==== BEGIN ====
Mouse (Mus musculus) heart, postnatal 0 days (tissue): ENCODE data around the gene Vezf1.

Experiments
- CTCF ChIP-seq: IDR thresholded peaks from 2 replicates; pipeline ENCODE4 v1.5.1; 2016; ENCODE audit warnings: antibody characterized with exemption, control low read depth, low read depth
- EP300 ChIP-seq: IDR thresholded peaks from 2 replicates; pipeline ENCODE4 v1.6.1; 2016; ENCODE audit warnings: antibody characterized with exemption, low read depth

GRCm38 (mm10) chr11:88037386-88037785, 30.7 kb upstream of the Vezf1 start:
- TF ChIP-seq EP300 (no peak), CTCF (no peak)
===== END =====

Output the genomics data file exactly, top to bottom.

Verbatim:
Mouse (Mus musculus) heart, postnatal 0 days (tissue): ENCODE data around the gene Vezf1.

Experiments
- CTCF ChIP-seq: IDR thresholded peaks from 2 replicates; pipeline ENCODE4 v1.5.1; 2016; ENCODE audit warnings: antibody characterized with exemption, control low read depth, low read depth
- EP300 ChIP-seq: IDR thresholded peaks from 2 replicates; pipeline ENCODE4 v1.6.1; 2016; ENCODE audit warnings: antibody characterized with exemption, low read depth

GRCm38 (mm10) chr11:88037386-88037785, 30.7 kb upstream of the Vezf1 start:
- TF ChIP-seq EP300 (no peak), CTCF (no peak)